• Raising the professional standard of Harrison Group Environmental – to acquire Gold membership we have been subjected to increased scrutiny around governance and risk management.

The quality of the services that we provide is central to the satisfaction of our clients and our continued success.
We will continue to strive to not only meet the standards of quality and health & safety that form the benchmark of our industry, but, wherever possible, surpass them.
With this in mind, we look forward to working closely with our clients in the future.

AGS Commendation Presented to Henry Chapman

 

April 17, 2018

AGS Commendation Presented to Henry Chapman

Harrison Group Environmental places great emphasis on the safety of staff when working for the company, whether it be on-site or in an office environment.
As part of this ongoing commitment, the company is pleased to announce that Henry Chapman – General Manager for Testing Services – has received the AGS Certificate of Commendation 2018, for his ongoing support to the Safety Working Group and for his work in contributing to the production of the latest safety and quality guidance.
The group meets 3-4 times a year and is a platform to monitor existing safety guidance and implement revisons where necessary to continuously improve the safety environment of staff working in the industry.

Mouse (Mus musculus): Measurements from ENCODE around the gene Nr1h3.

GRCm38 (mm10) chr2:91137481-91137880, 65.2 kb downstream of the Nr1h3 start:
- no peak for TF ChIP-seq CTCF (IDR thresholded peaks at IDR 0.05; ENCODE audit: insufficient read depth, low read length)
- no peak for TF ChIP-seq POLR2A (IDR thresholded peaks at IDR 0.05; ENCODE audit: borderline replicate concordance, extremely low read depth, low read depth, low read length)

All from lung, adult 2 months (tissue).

The select members of the AGS Safety Working Group bring a wealth of experience of working in the geotechnical engineering and geoenvironmental industry and Henry has been a member since May 2015.
During the last 3 years he has, amongst other work, drafted guidance for the use on-site of Nuclear Density Gauges and revised Trial Pit Safety.
In addition to this Henry has contributed to a number of additional safety guidance reviews. These include working with asbestos and the dangers of legionella.
He is currently reviewing the guidance on the effects of work-related stress within the industry.
Harrison Group would like to wish Henry every success in his continued work with the group.
Presentation details can be found on Twitter and LinkedIn.

Henry receiving his commendation from Neil Parry – Chair AGS